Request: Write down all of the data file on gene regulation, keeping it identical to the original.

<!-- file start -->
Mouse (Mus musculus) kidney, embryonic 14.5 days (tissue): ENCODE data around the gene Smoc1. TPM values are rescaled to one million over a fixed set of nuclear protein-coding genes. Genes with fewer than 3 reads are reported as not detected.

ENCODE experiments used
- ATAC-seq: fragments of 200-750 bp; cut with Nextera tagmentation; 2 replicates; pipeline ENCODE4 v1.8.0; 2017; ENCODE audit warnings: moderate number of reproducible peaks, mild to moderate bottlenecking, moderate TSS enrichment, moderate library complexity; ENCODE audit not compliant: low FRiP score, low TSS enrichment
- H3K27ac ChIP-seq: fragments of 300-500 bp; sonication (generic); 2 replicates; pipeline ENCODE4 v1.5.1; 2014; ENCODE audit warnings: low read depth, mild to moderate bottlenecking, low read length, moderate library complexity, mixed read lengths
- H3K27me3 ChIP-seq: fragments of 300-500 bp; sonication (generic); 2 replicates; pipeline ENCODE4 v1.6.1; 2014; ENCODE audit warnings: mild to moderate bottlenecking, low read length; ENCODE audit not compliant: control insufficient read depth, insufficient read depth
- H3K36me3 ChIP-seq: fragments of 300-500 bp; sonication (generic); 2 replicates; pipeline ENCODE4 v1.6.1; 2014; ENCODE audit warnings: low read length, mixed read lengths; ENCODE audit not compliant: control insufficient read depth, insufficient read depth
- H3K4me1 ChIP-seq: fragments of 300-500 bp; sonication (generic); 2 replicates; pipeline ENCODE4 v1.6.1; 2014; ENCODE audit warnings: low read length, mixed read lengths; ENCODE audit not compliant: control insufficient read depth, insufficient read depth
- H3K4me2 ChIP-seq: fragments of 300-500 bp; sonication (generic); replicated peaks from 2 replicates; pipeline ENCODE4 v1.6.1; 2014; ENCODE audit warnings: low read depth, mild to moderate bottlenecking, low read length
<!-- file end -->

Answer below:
Mouse (Mus musculus) kidney, embryonic 14.5 days (tissue): ENCODE data around the gene Smoc1. TPM values are rescaled to one million over a fixed set of nuclear protein-coding genes. Genes with fewer than 3 reads are reported as not detected.

ENCODE experiments used
- ATAC-seq: fragments of 200-750 bp; cut with Nextera tagmentation; 2 replicates; pipeline ENCODE4 v1.8.0; 2017; ENCODE audit warnings: moderate number of reproducible peaks, mild to moderate bottlenecking, moderate TSS enrichment, moderate library complexity; ENCODE audit not compliant: low FRiP score, low TSS enrichment
- H3K27ac ChIP-seq: fragments of 300-500 bp; sonication (generic); 2 replicates; pipeline ENCODE4 v1.5.1; 2014; ENCODE audit warnings: low read depth, mild to moderate bottlenecking, low read length, moderate library complexity, mixed read lengths
- H3K27me3 ChIP-seq: fragments of 300-500 bp; sonication (generic); 2 replicates; pipeline ENCODE4 v1.6.1; 2014; ENCODE audit warnings: mild to moderate bottlenecking, low read length; ENCODE audit not compliant: control insufficient read depth, insufficient read depth
- H3K36me3 ChIP-seq: fragments of 300-500 bp; sonication (generic); 2 replicates; pipeline ENCODE4 v1.6.1; 2014; ENCODE audit warnings: low read length, mixed read lengths; ENCODE audit not compliant: control insufficient read depth, insufficient read depth
- H3K4me1 ChIP-seq: fragments of 300-500 bp; sonication (generic); 2 replicates; pipeline ENCODE4 v1.6.1; 2014; ENCODE audit warnings: low read length, mixed read lengths; ENCODE audit not compliant: control insufficient read depth, insufficient read depth
- H3K4me2 ChIP-seq: fragments of 300-500 bp; sonication (generic); replicated peaks from 2 replicates; pipeline ENCODE4 v1.6.1; 2014; ENCODE audit warnings: low read depth, mild to moderate bottlenecking, low read length